1.  31
    Birth order, sibling investment, and fertility among Ju/’Hoansi.Patricia Draper & Raymond Hames - 2000 - Human Nature 11 (2):117-156.
    Birth order has been examined over a wide variety of dimensions in the context of modern populations. A consistent message has been that it is better to be born first. The analysis of birth order in this paper is different in several ways from other investigations into birth order effects. First, we examine the effect of birth order in an egalitarian, small-scale, kin-based society, which has not been done before. Second, we use a different outcome measure, fertility, rather than outcome (...)
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  2.  47
    Women’s work, child care, and helpers-at-the-nest in a hunter-gatherer society.Raymond Hames & Patricia Draper - 2004 - Human Nature 15 (4):319-341.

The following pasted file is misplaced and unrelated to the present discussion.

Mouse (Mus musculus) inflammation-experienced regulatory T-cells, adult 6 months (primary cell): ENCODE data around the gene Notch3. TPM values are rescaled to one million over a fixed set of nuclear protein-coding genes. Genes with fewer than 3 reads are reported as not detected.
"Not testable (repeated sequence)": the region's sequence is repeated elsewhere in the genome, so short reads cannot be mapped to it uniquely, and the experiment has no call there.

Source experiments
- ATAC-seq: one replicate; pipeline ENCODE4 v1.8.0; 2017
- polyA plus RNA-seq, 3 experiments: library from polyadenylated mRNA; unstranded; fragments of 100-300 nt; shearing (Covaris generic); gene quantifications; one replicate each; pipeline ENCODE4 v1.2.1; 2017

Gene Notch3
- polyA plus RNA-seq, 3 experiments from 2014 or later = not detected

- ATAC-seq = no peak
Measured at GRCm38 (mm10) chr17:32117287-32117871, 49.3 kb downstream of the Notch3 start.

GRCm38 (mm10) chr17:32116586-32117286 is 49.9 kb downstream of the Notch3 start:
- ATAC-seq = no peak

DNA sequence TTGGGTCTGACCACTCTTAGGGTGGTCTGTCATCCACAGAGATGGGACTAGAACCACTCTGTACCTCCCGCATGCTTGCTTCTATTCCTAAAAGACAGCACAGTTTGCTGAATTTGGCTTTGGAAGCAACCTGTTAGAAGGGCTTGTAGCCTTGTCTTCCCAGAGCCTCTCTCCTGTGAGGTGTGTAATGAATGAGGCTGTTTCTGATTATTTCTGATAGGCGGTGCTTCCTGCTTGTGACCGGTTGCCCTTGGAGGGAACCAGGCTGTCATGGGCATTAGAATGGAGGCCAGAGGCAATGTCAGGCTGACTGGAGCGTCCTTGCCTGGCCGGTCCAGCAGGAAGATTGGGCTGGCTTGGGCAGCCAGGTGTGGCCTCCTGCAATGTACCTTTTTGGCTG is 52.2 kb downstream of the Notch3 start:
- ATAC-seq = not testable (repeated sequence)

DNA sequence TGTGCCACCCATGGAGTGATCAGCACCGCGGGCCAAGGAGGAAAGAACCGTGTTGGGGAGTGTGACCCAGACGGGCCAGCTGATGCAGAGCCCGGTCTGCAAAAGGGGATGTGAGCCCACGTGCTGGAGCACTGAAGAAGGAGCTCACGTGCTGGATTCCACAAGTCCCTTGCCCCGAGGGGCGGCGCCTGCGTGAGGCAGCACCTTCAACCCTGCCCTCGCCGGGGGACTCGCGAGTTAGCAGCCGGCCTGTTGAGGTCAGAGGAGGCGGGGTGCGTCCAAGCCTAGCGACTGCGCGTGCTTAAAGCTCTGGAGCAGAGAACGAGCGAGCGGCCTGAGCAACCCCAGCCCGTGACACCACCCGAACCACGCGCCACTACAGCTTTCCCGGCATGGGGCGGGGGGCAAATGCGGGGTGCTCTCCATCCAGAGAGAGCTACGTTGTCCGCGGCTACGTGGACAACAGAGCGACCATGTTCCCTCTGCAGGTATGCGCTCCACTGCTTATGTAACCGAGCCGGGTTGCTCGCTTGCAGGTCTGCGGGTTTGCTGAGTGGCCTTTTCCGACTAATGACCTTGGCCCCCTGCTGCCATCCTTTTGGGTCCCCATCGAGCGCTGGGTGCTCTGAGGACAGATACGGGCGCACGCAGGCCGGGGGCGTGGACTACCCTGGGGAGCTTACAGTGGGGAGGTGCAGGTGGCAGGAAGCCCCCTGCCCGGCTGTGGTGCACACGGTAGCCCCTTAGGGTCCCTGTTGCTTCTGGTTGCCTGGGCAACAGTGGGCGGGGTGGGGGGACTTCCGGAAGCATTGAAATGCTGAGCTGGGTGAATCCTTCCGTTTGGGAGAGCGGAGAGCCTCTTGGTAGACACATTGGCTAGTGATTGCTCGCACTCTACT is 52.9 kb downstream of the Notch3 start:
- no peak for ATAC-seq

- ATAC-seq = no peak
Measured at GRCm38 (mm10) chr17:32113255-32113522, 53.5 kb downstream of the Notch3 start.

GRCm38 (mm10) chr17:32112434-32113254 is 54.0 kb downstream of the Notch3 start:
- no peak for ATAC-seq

Considerable research on helpers-at-the-nest demonstrates the positive effects of firstborn daughters on a mother’s reproductive success and the survival of her children compared with women who have firstborn sons. This research is largely restricted to agricultural settings. In the present study we ask: “Does ‘daughter first’ improve mothers’ reproductive success in a hunting and gathering context?” Through an analysis of 84 postreproductive women in this population we find that the sex of the first- or second-born child has no effect on (...)
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  3.  24
    Testing sociobiological hypotheses ethnographically.Patricia Draper - 1987 - Behavioral and Brain Sciences 10 (1):74-75.